I've canvassed my American expat buddies who have lived or are living in Germany. They agree that anti-Americanism is rampant, but none of the 3 (still waiting to hear from 4 and 5) have ever heard Iraq compared to the Holocaust by Germans. That is a limited sample and it may be that no German would have the nerve to say it to an American. @John in Michigan: I read the article you posted, "Germans Aross the Polical Spectrum.....". It does seem to support Kern's assertion. HOWEVER. I have seen case after case of German media 'cherry picking'. The U.S. media does it too, but we've gotten very savy about it and they usually get nailed. Also, the article is Germans speaking to a German. I emailed Mr. Kern. He responded quite graciously and he absolutely stands by what he wrote. Without qualifications. I would note also that Kern has dual citizenship and may not be seen by his German interlocuters as American. @David "Kern makes another ludicrous charge about Germany: "Germans desperately want their country to be perceived as a "normal" country, and its elites are using anti-Americanism as a political tool to absolve themselves and their parents of the crimes of World War II." Unless the "elites" are aging Nazis, why should they be charged with the "crimes of World War II"? Germany is a successful and prosperous democracy; why shouldn't Germans consider themselves "normal"?" More than you know, I wish I could agree with you, but I have to go with Kern on this. In the public sphere, I distinctly remember public discussions about whether it would be ok for Germans to enjoy themselves while hosting the World Cup. How ludicrous is that? Fortunately, you/they were terrific hosts, everyone had a wonderful time and the Germans just partied away. In personal communications I have encountered the same self doubt. The saddest example came during a discussion with a male German born after WWII. I was scolding the Germans for refusing to fight offensively in Afghanistan. This man replied that Germany could never, ever engage in offensive violence again, because violence is to Germany as drugs or alcohol are to an addict. Think about that. Blood libel and collectivisation of guilt all in one fell swoop. I wish I knew how to make it stop. At least in Germany's case, the contemporary anti-Americanism is, I believe, rooted to some extent in this self-doubt. I got an email the other day telling me about a law suit being brought in Germany by 2nd generation Holocaust survivors living in Israel. They want the German gov't, i.e., the German taxpayers, to pay for their psychiatric therapy. That is utter bullshit. It plays right into the blood libel meme and Germany should not be complicit in it. So, is equating Iraq to the Holocaust 'routine' in Germany? That's the wrong damn question. The question we should be asking is when are Germans going to let themselves off the hook already? It's long overdue.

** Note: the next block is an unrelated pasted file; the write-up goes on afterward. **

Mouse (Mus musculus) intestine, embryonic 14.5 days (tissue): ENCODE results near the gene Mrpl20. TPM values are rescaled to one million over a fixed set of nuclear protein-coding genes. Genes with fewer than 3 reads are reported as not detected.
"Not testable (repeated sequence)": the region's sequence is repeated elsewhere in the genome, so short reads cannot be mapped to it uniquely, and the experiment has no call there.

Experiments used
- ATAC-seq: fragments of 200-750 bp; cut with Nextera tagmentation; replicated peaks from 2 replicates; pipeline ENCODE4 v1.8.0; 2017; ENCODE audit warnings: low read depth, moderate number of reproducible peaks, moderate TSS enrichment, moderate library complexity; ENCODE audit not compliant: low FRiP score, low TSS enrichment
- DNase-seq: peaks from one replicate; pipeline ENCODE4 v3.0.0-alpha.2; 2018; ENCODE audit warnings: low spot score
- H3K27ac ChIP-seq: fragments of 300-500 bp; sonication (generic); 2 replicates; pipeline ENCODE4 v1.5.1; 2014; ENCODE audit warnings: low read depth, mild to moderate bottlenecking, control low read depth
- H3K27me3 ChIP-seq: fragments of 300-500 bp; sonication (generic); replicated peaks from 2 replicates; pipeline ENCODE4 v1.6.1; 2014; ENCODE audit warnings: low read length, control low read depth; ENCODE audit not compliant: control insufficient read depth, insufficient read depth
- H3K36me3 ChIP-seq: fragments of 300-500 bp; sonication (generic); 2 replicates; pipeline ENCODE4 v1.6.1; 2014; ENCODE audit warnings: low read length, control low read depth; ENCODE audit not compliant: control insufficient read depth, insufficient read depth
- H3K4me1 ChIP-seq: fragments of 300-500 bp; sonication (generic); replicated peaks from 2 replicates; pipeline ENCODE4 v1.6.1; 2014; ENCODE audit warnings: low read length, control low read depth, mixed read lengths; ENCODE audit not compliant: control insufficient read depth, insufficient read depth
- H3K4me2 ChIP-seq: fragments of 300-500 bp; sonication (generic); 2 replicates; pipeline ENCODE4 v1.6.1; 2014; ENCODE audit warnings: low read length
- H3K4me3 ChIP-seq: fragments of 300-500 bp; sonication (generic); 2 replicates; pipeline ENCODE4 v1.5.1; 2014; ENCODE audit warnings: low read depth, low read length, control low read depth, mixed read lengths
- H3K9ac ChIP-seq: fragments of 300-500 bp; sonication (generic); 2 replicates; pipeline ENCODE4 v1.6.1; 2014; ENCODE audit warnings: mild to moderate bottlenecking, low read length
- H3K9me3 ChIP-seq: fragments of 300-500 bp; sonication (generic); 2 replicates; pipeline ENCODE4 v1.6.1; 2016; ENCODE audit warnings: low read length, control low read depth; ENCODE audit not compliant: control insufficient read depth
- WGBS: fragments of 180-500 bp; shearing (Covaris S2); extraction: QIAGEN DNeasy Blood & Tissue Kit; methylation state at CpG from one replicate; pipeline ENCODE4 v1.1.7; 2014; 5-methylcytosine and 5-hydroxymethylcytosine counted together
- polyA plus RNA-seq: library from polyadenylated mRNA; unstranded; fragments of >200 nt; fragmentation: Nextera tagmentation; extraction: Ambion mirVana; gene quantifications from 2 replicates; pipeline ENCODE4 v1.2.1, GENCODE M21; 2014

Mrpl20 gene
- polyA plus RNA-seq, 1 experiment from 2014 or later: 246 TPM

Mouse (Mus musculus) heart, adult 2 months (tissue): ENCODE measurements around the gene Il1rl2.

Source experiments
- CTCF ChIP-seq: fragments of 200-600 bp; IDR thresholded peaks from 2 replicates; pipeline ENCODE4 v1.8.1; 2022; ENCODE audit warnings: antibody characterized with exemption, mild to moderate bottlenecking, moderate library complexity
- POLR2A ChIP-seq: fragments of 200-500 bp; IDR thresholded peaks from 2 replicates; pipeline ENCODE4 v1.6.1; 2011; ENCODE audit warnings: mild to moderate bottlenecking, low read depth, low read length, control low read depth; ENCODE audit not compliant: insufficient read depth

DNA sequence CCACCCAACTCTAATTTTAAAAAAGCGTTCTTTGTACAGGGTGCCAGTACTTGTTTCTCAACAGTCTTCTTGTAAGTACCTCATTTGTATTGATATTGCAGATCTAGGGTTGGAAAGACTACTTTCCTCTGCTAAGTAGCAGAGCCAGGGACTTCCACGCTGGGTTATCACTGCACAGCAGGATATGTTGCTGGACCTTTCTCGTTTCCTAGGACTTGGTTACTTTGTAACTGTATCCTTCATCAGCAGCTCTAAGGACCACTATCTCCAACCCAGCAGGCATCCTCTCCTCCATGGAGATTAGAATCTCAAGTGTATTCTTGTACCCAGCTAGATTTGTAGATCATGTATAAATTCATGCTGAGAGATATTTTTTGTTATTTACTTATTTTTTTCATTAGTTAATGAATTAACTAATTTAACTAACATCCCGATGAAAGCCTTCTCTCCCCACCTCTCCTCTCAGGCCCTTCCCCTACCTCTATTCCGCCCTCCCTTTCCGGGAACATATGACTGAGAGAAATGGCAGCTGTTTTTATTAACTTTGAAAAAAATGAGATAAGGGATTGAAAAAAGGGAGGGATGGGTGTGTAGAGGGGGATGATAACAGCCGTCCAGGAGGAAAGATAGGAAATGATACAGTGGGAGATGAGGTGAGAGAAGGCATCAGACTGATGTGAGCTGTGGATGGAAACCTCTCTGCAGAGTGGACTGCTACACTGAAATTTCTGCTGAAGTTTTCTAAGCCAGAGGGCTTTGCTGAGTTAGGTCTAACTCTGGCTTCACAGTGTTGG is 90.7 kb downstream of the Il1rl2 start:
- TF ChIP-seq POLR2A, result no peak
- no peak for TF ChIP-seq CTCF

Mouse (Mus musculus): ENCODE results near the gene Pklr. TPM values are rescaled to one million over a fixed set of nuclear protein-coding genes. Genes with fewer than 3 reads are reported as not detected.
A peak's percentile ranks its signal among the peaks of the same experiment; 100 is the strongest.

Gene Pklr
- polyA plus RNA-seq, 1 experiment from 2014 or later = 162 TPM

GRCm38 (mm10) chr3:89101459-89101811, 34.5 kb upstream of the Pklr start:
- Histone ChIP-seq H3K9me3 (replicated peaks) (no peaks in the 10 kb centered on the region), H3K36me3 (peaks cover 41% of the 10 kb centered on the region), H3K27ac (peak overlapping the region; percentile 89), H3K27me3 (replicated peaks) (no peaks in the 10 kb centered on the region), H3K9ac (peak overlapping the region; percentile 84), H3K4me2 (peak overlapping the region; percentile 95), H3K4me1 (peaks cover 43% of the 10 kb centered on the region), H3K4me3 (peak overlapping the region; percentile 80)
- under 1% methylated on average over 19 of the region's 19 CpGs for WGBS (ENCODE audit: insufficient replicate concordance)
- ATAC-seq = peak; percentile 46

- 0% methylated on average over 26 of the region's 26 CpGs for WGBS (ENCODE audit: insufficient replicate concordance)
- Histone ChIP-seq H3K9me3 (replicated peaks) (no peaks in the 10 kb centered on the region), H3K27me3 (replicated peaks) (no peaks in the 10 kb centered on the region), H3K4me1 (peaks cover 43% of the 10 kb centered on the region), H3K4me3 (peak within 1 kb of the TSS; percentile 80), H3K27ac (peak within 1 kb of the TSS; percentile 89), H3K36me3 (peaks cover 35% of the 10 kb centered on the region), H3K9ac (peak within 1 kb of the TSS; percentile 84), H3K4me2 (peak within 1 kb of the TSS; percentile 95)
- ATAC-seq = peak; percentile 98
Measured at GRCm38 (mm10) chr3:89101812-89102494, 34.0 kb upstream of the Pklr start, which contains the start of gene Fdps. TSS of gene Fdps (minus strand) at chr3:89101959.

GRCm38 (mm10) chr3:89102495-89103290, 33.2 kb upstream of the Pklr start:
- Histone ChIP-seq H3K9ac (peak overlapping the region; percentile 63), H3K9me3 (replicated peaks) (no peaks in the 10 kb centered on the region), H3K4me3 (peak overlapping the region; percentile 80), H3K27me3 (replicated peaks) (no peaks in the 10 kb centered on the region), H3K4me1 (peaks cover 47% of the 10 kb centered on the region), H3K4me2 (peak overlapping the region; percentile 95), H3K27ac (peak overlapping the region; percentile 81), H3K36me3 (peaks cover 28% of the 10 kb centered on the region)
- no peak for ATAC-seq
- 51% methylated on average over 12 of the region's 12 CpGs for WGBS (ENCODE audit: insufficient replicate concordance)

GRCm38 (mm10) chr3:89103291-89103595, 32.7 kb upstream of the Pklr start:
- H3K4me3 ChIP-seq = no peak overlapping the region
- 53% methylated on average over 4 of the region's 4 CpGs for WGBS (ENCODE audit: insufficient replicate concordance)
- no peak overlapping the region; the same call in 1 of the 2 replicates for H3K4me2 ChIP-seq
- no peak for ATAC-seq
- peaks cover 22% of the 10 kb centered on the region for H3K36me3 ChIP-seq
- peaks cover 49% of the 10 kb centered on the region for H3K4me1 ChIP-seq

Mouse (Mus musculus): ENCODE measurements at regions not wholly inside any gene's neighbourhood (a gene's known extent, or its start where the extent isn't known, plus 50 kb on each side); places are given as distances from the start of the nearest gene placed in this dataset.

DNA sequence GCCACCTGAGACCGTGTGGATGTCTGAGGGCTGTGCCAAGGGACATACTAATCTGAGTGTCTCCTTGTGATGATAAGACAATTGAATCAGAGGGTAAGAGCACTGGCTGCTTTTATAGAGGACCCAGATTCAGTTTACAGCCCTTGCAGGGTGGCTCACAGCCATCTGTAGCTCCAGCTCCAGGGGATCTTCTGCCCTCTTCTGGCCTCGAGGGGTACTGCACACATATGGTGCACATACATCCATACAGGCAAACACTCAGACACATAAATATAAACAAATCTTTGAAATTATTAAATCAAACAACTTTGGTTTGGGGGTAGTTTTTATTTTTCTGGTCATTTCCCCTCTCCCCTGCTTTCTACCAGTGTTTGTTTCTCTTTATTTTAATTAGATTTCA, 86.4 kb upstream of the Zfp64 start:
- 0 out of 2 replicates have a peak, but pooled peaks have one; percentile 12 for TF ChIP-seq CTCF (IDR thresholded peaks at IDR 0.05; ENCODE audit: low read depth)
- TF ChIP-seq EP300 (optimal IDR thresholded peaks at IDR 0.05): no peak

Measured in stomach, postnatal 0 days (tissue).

ADMIN on :